Despite a shortened senior season, Wilsterman has begun to reflect on some of her favorite moments playing for the Pride. She believes the younger girls coming up in the program have a chance to lead it to success in years to come. 

There are times when even the simplest of memories can help one get through a difficult situation. 

That has become the case for Mountain Pointe’s Theresa Wilsterman, whose senior season was cut short due to the COVID-19 pandemic. Now nearly two months after the initial decision by the Arizona Interscholastic Association to suspend the spring sports season for two weeks, followed by its cancellation, she uses those memories to think about her career at Mountain Pointe in a positive light, choosing not to dwell on a lost senior season.  

“One of my favorite moments playing softball at Mountain Pointe was going on a bus ride to Yuma,” Wilsterman said. “The ride up there was great. Then when we played, we stayed calm and executed when we needed to. When we came back, we were able to let loose and have fun.”

Wilsterman spent four seasons at the Varsity level for the Pride, playing first base every year. As a sophomore, she improved her batting percentage from .233 as a freshman to .378 with 24 RBIs and six home runs. 

Her average continued climbing year-after-year. As a junior, it jumped to .388 and was at .526 this season before the rest of the year was canceled due to the pandemic. 

Her accolades on the field helped her earn interest from college programs. In February, she signed to play for Dominican University, a division III school in River Forest, Ill.

“There were two main things that really drew me to Dominican,” Wilsterman said. “First, the coaching staff raved about the high academics there and how the girls were moving on to do great things in life with what they took from college. 

“Another thing was the family dynamic. Everyone was super close and even when I took my visit there, it felt like home.” 

Having that feeling of comfort and togetherness was important for Wilsterman when making her college decision. She had that same feeling during her time with the Mountain Pointe softball program. 

Over the course of her four-year career, Wilsterman emerged as one of the key leaders for the Pride program. She looked up to former infielder Araceli Pesqueira, who signed with Grand Canyon University in 2019. Pesqueira taught her the ins and outs of the program as she got older, and also showed her the ropes of how to lead by example for the younger players on the team.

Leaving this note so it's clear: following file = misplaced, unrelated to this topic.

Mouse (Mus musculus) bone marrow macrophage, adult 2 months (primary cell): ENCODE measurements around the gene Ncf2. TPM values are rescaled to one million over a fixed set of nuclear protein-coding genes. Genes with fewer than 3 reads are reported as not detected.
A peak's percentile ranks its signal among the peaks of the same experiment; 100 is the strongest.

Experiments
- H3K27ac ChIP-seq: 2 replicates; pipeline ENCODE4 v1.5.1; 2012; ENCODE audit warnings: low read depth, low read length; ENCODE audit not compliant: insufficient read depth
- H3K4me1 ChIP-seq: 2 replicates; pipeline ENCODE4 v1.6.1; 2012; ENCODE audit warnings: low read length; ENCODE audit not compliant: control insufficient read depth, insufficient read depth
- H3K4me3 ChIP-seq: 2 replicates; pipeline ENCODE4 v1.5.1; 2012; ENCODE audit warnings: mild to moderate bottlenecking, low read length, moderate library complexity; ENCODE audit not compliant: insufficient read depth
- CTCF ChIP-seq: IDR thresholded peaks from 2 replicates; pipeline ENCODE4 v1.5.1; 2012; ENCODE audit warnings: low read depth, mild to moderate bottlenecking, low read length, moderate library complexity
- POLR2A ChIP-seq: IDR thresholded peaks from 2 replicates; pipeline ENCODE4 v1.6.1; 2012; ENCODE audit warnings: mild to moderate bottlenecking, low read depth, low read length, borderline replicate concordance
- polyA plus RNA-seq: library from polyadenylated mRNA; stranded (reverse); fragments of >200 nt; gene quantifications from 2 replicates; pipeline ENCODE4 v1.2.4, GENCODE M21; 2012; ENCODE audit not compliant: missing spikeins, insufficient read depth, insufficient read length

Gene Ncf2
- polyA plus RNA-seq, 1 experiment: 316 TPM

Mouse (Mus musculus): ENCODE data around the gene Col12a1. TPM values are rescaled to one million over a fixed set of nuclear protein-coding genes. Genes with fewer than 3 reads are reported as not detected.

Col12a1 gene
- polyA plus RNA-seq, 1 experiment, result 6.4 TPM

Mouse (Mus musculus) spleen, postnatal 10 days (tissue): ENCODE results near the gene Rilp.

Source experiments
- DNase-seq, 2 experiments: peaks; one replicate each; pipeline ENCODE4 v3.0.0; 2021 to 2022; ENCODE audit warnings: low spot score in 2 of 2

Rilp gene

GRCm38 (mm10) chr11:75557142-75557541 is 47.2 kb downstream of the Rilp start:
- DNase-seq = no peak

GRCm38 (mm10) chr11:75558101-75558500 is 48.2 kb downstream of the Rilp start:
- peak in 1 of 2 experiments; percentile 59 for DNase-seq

“She was my go-to girl for three years,” Wilsterman said of Pesqueira.

Wilsterman took Samantha Trujillo and Gina Jackson, the Pride’s only two freshman players, under her wing this season. She recognized their talent immediately, and despite only having a limited number of games together, knew they had the ability to make an impact on the team. 

Like Pesqueira did for her, Wilsterman showed them what it took to succeed at the varsity level. 

“I know they felt the anxiety most freshmen do when they first play varsity,” Wilsterman said. “Just talking to them and going over everything we do really helped. I felt that bond with them.”

When the initial ruling from the AIA to suspend sports for two weeks came to fruition, Wilsterman held out hope they would be able to salvage at least some of the season. She came into the year with a good feeling, one that led her to believe the 2020 team had the ability to contend for a region title and make a deep postseason run. 

Much of that belief stemmed from the talent below her and the rest of the seniors, including Trujillo. But as she saw the coronavirus ravage other parts of the world, she started to sense things would only get worse in Arizona and the United State before it got better. 

“I was definitely nervous it was going to get to the point it is at now,” Wilsterman said. “I just stayed optimistic. I hoped we could come back, but I knew it was bad in other countries. 

“When everything got canceled, everyone was upset. I appreciate all the moments I got to experience with coach (James) Bradford and everyone on the team.”

As her focus shifts to preparing for college ball, Wilsterman is confident the Mountain Pointe program is heading in the right direction with the younger girls moving up. She believes not only her class but the seniors before her set forth a legacy of hard work and dedication that will help them succeed next season. 

“I think Mountain Pointe can really rise as a program,” Wilsterman said. “Coach Bradford is great and puts a lot of effort into training everybody and bringing us all on the same level. I think girls like Sam (Trujillo) can do something great for the program because she has that grit as a freshman. 

“A bunch of the girls there just love playing. They aren’t forced into it, they just love the game. They all have the ability to do something special on the field.” 

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